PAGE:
Perspective: What about the Kids without a Computer during COVID-19?
One of the first institutions to be upended by the COVID-19 pandemic was our nation’s school system. The Syracuse City School District was no exception. On March 16th, schools were ordered to close while teachers, staff, administrators, parents, and volunteers were suddenly faced with the unprecedented and formidable challenge of converting the rest of the school year to an online format. We spoke with Promise Zone Supervisor Raquan Pride about lack of internet access and digital infrastructure among students as well as the creative approaches being implemented to address those problems.
The initiative led by Raquan Pride put nearly 150 tablets in the hands of Syracuse City School District students.
Mr. Pride is a Syracuse native who has been working as a mentor to students since he was a teenager himself. “I started working with kids while in high school,” he explains, “whether just helping out around the Southwest Center or the Boys and Girls Club.” Those efforts led him to serve as a teen program director with Catholic Charities, a teaching assistant, a substitute teacher, a staff member at Hillside Children’s Center, and eventually to his current position as Supervisor with Promise Zone – a state funded nonprofit aimed at providing personalized support to students with emotional and behavioral problems.
Pride and other Promise Zone staff quickly found themselves having to take on new responsibilities to better serve their students. They began helping by transporting workbooks and other physical resources from schools to students’ homes, which also served to put them in contact with families to better gauge their needs. “There’s a lot of effort being made on behalf of the school district and by the district themselves but it’s hard to quantify how many people need support because some people are difficult to access and locate,” says Pride. He describes how schools do not always have up to date contact information for students, which can make them hard to track down.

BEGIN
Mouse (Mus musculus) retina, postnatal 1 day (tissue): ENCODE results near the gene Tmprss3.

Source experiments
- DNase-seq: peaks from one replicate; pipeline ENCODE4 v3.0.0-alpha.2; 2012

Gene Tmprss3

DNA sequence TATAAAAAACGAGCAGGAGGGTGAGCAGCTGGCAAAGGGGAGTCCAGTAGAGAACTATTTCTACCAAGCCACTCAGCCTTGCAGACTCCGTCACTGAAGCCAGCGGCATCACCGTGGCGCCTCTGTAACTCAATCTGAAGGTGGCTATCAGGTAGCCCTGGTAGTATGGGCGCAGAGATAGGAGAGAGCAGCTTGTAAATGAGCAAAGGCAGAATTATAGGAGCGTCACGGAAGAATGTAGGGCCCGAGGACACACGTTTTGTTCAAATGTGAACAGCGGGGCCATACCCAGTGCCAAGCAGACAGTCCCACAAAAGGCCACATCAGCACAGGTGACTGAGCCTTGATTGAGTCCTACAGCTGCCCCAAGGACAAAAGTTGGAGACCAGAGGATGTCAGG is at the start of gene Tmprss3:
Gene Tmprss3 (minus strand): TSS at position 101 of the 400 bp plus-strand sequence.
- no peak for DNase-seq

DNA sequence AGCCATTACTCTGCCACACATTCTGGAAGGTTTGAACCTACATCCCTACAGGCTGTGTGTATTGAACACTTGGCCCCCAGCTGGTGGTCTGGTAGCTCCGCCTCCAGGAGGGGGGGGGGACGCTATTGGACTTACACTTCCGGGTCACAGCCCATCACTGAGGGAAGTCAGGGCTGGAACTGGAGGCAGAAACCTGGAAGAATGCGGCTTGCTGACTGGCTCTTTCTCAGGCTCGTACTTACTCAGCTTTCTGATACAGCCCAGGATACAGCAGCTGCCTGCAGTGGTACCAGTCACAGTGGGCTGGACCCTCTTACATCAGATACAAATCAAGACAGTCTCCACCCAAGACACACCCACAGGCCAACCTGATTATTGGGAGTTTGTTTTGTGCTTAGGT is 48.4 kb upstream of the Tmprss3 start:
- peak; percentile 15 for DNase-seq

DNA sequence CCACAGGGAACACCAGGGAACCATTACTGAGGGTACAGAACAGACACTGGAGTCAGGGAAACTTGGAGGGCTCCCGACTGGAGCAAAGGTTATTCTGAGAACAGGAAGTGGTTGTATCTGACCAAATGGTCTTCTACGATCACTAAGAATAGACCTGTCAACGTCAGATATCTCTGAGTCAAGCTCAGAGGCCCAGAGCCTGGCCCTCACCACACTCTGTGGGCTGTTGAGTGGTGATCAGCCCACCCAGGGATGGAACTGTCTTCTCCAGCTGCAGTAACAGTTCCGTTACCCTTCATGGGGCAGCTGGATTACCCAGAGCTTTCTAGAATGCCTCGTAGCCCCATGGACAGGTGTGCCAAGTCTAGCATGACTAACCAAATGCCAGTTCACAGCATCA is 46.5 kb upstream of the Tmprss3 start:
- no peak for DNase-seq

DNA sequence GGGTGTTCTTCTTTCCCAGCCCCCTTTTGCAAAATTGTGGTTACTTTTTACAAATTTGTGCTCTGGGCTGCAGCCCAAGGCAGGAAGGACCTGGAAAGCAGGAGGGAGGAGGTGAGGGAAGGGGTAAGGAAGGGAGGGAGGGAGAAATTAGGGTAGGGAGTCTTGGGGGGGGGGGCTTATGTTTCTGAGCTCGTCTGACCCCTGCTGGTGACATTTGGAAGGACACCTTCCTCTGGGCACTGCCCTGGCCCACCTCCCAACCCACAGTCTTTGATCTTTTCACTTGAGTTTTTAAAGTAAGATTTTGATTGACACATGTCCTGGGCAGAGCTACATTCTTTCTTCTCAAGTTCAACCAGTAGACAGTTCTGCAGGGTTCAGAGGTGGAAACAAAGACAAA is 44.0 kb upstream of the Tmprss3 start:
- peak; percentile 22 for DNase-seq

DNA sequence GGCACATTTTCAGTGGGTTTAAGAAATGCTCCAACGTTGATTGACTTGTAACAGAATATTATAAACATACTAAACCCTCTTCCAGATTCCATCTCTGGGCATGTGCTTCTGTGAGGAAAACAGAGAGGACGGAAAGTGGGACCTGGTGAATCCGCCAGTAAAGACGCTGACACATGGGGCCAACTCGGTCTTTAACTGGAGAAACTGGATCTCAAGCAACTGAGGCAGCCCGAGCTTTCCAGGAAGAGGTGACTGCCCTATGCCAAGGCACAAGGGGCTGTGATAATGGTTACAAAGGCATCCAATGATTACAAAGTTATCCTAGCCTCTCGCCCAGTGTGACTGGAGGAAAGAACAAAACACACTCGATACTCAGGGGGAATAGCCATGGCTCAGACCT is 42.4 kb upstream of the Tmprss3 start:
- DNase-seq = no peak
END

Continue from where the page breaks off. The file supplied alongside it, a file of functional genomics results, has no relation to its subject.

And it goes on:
Speaking with students and their families during the early days of the pandemic revealed a deeply rooted problem: many homes lacked the devices or internet access necessary for students to participate in their online lessons. “We do wellness calls to see if [students] have the technology and try to figure out a way to help them,” Pride says. “This situation reveals the gap between the haves and the have-nots.” For many students, the only internet-capable device they have access to is a smartphone – a device type that is not compatible with most educational software. Not only that, but writing essays or preparing presentations on a smartphone is so arduous that it borders on the impossible.
The closing of libraries meant that students used to doing their homework there now had to find a new option. Some were afraid to come forward out of embarrassment or because they were afraid of being chastised for being unprepared. While Spectrum did begin offering free internet access to certain families who could not afford it, Pride says that this did not apply to families who had an outstanding debt to the internet provider. Unsurprisingly, this disqualified many of the families who needed this service most.
Pride started seriously looking into how to fix this problem. In the past, he had organized hygiene drives to put sanitary supplies into the hands of families who could not afford them. He decided to use this model to hold a tablet drive with the goal of raising funds to buy 50 tablets for students in need. Pride presented his idea to Sheena Solomon, Executive Director of the Gifford Foundation, who pledged to match his progress with an additional 50 tablets. After putting out flyers, social media promos, and contacting community leaders, he was able to raise $4,400 toward the cause. With these funds, the contributions from Gifford, and some of Pride’s own money, the tablet drive was able to distribute nearly 150 tablets within the community – tripling their original goal.
Despite the huge success of the tablet drive, Pride’s excitement is tempered by the awareness that the systemic failings that created this problem in the first place are still in play. “We are going to be even more heavily reliant on technology because now we have the data to say we don’t have to report to an office every day to be effective in the work that we do,” Pride says. That means more people will be working from home, which is a problem so long as many families and communities struggle to afford the devices and internet services they require to participate in this new economy. It’s wonderful that people are pitching in and helping out, he says, but we need to find long-term solutions to these systemic issues.